Go Berserk

By Dave Hill

What if I told you that somewhere out there is a story that incorporates the slaughtering of demons in epically awesome ways, while also giving you the depth of a person experiencing existential crisis? Would you believe me? Berserk is probably not the only series to encapsulate these themes, it is the one that I am the most familiar with. “Berserk and the Band of the Hawk” is certainly not the first entry in video games for the franchise, but it might be the best yet.

For those not familiar with the series. Berserk follows the story of a man named Guts. Starting off as a mercenary, Guts ends up being taken in by the charismatic leader of a mercenary band called the Band of the Hawk. Their leader, Grifftith, has aspirations that extend well beyond just leading a band of hired soldiers – he wants to become royalty.

Through a series of events, Griffith just misses his goals and instead ends up decrepit. After a series of bizarre twists however, he surpasses his goal and becomes a god essentially. In doing so he betrays his mercenary band including his closest friend, Guts.

Guts, seeking justice (and revenge) hunts down the “Apostles” that have promised themselves to the demonic forces Griffith is now a part of. Ultimately, he wants to kill them all and face off against Griffith who has taken the name “Femto.”

Berserk is a series rich with characters that are all flawed, broken and just trying to make their way through life. Many events in the story are driven by the characters and not simply events that the characters react to. This rich tapestry is balanced with a heavy dose of action, gore, and the slaughtering of demons.

“Berserk and the Band of the Hawk” attempts to balance these two aspects of the series that often can be seen as disparate, even with all of this the series does a surprisingly fantastic job of handling both. The game itself makes a noble effort as well.


As far as gameplay is concerned this game was developed by the same studio that made Dynasty Warriors. Which means you can expect the same quality of mechanics and polish that you would from those games. Originally released October of 2016 in Japan, this game runs flawlessly on a Playstation 4. I was genuinely impressed with the graphics, which were not ground-breaking, but solid and crisp nonetheless. The load times didn’t leave me with enough time to get a drink from the kitchen (this is how I often measure load times).

Berserk, for those familiar with the series, will completely give you the feeling of being Guts. You traverse through the established story line of the manga, via a series of missions. During these missions, you can slaughter the enemy with unapologetically devastating blows with your giant sword and quick-to-learn combos that add just enough depth to the combat to keep it from being mechanically boring.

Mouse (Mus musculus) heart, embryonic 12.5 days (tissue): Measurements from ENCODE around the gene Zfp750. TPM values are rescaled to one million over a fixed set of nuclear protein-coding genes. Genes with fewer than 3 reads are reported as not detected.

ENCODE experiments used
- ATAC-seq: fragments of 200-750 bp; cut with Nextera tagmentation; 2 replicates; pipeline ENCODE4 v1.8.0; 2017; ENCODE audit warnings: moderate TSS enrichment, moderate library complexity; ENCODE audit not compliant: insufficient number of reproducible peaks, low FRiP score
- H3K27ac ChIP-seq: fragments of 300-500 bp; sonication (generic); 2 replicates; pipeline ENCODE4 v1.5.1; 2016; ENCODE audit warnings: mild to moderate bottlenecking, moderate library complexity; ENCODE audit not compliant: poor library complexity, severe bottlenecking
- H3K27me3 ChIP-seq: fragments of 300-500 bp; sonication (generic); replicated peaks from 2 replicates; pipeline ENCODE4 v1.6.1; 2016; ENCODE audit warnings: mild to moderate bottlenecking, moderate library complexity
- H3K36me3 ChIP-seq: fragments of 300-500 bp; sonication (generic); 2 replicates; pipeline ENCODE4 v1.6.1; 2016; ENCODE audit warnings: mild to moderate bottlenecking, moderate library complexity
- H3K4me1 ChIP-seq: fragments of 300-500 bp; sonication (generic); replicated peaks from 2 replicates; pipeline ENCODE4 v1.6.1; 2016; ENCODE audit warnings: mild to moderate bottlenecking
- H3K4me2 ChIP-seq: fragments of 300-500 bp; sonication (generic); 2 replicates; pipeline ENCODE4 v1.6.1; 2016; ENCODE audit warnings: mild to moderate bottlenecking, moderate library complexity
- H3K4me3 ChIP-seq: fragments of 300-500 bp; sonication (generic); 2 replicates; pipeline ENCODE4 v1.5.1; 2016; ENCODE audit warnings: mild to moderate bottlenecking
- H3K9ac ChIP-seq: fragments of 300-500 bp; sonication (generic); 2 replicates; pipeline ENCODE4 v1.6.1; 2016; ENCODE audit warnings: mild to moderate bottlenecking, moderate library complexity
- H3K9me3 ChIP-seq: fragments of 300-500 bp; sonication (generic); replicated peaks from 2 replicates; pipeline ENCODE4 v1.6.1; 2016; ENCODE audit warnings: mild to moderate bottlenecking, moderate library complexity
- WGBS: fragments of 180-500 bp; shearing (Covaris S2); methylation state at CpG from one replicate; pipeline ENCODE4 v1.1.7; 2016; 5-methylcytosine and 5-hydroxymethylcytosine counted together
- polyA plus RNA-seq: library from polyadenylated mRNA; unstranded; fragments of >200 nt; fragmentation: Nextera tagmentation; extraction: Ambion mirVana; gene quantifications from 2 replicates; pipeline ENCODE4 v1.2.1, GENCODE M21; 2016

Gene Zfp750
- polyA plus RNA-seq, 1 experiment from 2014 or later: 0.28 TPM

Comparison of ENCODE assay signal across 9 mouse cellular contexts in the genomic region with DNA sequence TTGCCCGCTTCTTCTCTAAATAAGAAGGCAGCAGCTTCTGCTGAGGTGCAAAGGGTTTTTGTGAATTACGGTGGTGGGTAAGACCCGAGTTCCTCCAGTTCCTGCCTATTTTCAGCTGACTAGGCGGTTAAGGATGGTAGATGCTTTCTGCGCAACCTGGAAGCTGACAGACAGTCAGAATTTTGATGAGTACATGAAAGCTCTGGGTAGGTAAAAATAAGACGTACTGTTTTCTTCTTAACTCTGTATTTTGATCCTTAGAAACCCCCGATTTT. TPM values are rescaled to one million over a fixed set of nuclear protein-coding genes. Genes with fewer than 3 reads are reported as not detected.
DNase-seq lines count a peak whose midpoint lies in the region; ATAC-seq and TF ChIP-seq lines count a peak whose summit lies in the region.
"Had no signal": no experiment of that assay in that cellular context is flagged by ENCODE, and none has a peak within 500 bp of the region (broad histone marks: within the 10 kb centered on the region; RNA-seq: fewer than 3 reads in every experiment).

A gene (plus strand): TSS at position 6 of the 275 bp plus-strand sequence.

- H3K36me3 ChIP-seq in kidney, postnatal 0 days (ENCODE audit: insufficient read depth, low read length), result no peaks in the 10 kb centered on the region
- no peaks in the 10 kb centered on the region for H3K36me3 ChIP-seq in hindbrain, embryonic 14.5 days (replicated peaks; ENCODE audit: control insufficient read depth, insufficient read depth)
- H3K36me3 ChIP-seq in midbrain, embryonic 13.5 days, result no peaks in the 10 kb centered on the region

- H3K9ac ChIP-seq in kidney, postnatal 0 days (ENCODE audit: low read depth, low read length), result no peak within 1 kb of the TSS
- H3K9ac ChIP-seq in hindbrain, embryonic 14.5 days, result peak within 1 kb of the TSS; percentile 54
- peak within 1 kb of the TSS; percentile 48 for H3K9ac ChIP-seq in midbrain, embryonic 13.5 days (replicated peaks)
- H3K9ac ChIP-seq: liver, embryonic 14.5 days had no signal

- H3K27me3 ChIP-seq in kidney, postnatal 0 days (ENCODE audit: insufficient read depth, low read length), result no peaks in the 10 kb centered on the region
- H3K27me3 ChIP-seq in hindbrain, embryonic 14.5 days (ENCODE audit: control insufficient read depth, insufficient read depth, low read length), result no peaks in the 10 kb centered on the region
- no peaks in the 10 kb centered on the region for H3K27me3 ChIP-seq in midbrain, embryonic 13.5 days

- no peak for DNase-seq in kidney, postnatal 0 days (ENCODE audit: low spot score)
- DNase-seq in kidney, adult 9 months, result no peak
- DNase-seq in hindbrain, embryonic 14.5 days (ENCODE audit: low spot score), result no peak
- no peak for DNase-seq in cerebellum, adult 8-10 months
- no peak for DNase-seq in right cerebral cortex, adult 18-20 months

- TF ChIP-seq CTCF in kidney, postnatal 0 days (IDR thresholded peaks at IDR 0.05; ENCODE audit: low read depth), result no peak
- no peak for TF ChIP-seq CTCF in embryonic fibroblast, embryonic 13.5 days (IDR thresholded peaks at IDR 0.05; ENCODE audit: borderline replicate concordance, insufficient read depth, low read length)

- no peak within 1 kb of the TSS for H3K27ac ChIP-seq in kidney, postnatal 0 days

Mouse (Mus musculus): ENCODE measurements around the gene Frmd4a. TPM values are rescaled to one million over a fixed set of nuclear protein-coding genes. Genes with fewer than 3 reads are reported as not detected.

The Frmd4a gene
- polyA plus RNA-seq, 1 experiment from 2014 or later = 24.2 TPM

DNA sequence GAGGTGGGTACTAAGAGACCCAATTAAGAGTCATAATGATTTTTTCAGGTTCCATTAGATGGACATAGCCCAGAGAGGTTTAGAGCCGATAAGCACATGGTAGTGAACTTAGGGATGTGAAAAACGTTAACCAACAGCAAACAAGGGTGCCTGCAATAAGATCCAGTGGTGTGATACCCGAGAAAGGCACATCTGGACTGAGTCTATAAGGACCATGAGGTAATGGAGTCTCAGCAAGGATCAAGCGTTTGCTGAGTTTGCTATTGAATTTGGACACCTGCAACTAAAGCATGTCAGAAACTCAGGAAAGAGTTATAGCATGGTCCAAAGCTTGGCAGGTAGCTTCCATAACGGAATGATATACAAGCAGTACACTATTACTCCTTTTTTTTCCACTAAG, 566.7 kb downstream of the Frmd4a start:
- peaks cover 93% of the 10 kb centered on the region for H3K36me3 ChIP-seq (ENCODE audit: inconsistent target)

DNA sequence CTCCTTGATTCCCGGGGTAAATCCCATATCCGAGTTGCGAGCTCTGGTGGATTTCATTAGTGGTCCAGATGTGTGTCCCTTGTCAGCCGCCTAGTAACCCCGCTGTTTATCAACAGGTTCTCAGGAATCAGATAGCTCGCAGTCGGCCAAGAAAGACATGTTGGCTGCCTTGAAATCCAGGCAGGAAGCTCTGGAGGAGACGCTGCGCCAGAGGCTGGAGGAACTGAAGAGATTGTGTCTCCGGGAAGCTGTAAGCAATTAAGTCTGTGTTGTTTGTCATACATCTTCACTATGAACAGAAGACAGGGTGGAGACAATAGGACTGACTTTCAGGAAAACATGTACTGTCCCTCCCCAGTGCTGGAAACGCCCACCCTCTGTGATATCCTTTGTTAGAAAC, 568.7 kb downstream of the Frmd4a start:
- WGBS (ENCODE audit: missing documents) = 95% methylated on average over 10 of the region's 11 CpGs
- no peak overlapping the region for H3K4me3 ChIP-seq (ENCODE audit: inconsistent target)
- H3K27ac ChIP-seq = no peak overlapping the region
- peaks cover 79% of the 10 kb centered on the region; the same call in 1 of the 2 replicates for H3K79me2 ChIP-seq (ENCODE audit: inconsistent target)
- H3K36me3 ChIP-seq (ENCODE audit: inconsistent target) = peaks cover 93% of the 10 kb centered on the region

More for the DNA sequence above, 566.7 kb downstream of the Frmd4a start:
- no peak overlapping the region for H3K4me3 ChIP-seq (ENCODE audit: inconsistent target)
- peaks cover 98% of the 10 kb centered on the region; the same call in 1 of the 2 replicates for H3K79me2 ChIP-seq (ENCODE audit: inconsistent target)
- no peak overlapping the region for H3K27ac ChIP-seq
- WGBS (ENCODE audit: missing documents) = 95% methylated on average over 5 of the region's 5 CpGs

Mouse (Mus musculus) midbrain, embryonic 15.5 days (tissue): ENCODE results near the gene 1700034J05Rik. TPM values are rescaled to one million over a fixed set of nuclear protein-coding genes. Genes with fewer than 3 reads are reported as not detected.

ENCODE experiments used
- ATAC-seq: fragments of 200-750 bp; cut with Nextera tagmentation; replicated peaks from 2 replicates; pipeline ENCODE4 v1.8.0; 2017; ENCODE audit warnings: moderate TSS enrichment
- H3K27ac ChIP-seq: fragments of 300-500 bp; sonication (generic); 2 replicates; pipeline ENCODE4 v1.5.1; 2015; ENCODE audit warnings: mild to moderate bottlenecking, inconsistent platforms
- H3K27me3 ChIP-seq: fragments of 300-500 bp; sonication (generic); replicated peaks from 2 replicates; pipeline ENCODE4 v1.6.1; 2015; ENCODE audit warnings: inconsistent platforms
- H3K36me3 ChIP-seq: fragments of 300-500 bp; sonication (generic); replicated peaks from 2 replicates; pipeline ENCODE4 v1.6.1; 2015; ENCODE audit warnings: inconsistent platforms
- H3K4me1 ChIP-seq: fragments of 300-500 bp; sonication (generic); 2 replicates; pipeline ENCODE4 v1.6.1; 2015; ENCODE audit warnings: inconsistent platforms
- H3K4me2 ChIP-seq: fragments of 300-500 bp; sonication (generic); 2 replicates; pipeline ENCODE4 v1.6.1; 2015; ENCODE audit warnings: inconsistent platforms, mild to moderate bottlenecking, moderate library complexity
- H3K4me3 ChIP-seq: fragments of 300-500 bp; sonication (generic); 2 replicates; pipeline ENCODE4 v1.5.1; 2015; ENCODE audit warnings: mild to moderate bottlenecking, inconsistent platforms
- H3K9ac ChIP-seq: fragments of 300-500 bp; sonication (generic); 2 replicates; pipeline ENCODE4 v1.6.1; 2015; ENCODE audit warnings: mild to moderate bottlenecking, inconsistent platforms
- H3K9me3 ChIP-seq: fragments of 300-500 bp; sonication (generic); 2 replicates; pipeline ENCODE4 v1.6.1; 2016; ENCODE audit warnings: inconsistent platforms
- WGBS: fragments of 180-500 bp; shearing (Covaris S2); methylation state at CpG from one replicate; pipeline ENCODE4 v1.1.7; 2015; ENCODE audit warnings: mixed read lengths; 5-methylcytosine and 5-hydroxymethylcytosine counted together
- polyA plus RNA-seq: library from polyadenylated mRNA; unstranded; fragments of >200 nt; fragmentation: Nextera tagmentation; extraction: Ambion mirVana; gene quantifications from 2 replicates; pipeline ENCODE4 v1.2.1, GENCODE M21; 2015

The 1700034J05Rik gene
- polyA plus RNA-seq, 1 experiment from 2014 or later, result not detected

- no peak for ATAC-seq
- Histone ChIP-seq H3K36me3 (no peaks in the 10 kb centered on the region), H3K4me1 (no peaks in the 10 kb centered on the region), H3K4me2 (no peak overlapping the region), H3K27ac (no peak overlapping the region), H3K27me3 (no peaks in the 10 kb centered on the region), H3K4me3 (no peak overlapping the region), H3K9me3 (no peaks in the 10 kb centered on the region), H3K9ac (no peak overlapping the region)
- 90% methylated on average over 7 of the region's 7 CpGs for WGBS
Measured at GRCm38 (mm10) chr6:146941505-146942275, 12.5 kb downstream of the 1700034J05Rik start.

The standard fast and slow attack are used to create devastating blows that fling hordes of enemies before you. In an attempt to keep the missions from being monotonous, the game offers challenges in each mission whether they are timed goals or killing optional bosses, or even executing a particular scenario.

With that said, the missions do feel a bit repetitive at times. Battle after battle, you find yourself zoning out as your combat rhythm becomes muscle memory. Being entertained doesn’t stop, but I think that is in large part because I love the Berserk series in general. This monotony is broken gloriously with the boss fights, however sporadically placed and rooted in the story arcs. The true boss fights against the Apostles, are most challenging and fun. While you spend most of the game feeling like Sauron from the opening of the Lord of the Rings movies, batting squads of enemies in a single blow, battles against the Apostles are devastating. You quickly are shocked back into the feeling of being vulnerable. You dodge attacks with greater care and learn the enemy’s patterns so that you don’t die. While a hoard of armed knights is child’s play to you, Apostles are no joke and will crush you if you run in with the same reckless abandon you do with the other battles.

For those who love the story of Berserk, you will not be disappointed. Between battles, cut scenes from the anime move the story along. For a story that is so character-driven it can be difficult to fit in all of the little nuances. “Berserk and the Band of the Hawk” manages to do this with “Events” and cut scenes. Events are very quick conversations that just build little interactions between characters. Cut scenes as you might expect, are the major events in the game and are from the recent iteration of the anime.

Despite the redundancy of the battles, the game has significant replay value. Optional mission objectives, unlock original artwork piece-by-piece. The games challenge mode allows you to pick from several characters from the series and play a near-endless crawl through a hellish world, completing “Desires” and unlocking special gear. Gear is used to up your skills and attributes in the game, allowing you to do more damage, take more damage and defend better. The game’s simple but elegant crafting system where you create amalgamations of items also helps you to make more powerful gear, bringing your gear to an even higher level.

For fans of either Dynasty Warriors or Berserk, this game will not be a disappointment. It’s a delight to pick up and very satisfying to play. Crisp graphics and graceful mechanics are tinged only by the repetitive nature of the missions. But even then, there is something so satisfying about mowing through an army with massive amounts of fury. For hack and slash games, “Berserk and the Band of the Hawk” performs marvelously.

Always bringing you easy to read video games reviews,

– The GamingU Team

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